There’s a chair facing the mats at the academy. There’s always someone sitting in that chair during classes. Someone with a knee brace. Or an arm sling. Or crutches. Someone who’s injured but can’t stay away.
When I first enrolled at the Renzo Gracie Academy in New York City I would hear people say how Brazilian jiu-jitsu is a way of life, how it made them better human beings, how they couldn’t, wouldn’t ever stop or trade it for anything else. Honestly, I thought these people were a little crazy. I’d see them at the academy when I trained in the morning, then I’d also seen them if I trained at night, and I couldn’t help but wonder if they had any lives outside BJJ. Little did I know I’d become one of them.
I started training jiu-jitsu about a year and a half ago. I went from training three times a week to training three times a day. I love everything about it; it’s challenging, complex, humbling, many, many times frustrating, but always rewarding. There’s a tremendous sense of camaraderie I’ve never encountered before. When one of our professors, Rafael Sapo Natal, won his fight at UFC on Fox last weekend, I was ringside, and I became so visibly emotional people were asking me if he was my brother!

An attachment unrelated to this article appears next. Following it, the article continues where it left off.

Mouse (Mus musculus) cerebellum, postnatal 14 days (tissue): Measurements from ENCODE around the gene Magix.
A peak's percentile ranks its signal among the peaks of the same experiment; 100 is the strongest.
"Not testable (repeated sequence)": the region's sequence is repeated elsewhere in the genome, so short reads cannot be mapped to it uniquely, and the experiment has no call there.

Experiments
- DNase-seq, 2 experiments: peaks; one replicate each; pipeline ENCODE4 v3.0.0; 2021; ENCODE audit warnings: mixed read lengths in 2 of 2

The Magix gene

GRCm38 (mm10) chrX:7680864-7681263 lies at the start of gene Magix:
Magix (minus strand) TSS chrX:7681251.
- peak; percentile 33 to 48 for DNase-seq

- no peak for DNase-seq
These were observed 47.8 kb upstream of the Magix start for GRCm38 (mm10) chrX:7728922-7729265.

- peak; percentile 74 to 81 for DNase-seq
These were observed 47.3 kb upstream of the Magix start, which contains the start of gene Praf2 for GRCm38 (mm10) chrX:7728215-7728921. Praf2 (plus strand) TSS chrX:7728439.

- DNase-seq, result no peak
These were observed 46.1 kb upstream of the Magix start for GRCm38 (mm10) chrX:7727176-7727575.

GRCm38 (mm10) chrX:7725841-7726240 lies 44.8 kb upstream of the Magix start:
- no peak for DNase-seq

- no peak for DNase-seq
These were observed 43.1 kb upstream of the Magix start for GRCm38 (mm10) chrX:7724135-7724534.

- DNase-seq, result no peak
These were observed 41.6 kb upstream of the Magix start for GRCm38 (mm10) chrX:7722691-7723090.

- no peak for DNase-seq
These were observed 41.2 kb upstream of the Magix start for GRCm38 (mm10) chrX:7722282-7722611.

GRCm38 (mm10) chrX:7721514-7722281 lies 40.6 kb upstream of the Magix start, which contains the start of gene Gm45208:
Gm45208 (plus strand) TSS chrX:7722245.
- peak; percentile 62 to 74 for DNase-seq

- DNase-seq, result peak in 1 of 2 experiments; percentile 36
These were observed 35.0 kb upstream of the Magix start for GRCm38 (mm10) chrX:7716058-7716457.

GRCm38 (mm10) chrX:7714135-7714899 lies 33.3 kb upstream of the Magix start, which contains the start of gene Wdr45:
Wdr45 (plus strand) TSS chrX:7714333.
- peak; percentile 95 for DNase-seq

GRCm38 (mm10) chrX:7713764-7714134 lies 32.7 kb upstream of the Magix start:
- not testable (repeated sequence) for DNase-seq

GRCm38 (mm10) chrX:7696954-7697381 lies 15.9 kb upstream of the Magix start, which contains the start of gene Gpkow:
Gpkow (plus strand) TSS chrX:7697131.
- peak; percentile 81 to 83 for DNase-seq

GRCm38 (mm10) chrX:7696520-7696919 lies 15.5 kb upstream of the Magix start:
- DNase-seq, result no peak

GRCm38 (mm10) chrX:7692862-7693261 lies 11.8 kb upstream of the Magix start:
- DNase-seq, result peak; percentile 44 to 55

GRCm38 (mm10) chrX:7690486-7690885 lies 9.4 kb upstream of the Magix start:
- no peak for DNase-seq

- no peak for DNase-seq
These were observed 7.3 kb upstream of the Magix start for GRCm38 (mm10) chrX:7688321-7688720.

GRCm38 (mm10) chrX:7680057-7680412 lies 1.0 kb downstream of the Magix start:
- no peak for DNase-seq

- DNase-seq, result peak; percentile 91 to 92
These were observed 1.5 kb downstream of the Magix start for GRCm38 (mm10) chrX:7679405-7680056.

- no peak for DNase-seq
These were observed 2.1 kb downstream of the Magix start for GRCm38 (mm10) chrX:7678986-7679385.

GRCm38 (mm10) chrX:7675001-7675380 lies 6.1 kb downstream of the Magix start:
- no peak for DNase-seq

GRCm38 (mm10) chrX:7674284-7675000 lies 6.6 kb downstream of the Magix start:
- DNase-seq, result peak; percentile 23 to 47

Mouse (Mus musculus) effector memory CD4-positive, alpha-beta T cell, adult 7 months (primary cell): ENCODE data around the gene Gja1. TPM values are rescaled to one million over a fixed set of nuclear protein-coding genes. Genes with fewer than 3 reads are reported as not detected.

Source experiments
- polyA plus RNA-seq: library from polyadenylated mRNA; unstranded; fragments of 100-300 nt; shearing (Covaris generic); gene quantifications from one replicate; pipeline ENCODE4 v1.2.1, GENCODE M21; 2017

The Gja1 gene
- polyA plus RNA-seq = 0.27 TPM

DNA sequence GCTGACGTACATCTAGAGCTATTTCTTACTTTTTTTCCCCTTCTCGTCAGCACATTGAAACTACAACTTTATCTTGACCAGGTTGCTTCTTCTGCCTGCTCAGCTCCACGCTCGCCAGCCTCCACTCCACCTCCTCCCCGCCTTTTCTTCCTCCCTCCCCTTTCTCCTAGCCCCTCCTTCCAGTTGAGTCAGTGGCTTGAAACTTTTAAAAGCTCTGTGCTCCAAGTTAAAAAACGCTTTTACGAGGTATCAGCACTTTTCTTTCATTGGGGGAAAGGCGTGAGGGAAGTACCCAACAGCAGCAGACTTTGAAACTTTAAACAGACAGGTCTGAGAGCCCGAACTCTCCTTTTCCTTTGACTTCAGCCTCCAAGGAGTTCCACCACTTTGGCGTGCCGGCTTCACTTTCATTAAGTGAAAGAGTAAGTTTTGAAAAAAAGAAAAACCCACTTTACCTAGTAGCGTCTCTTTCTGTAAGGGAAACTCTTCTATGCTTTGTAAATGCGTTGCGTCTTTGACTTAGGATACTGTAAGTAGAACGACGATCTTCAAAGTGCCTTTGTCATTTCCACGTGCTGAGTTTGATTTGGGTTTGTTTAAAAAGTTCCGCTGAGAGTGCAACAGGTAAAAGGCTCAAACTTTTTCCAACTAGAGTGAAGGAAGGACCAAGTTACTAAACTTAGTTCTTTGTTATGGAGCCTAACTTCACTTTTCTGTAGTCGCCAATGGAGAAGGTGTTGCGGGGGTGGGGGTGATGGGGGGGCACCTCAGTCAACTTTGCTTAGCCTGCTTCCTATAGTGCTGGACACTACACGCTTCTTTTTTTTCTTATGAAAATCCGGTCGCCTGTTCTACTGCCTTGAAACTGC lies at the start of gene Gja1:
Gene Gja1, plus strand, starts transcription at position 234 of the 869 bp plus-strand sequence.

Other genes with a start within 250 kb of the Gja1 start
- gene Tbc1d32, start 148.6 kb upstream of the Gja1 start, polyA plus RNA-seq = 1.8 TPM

Now I can’t go on vacation unless there’s an academy I can practice at. I rarely drink and I mostly eat consciously to keep a healthy body. I dream about BJJ most nights, vividly; I hip escape a lot in my sleep. A couple of times I've jumped guard on unsuspecting friends, to their understandable dismay. Sometimes, without realizing it, I start speaking with a funky, quasi- Brazilian accent (my husband finds this particularly disturbing). I have Zebra mats in my apartment. And a grappling dummy. My bedroom has piles of Gis and rash guards and instructional videos in every corner. I’ve become a hoarder.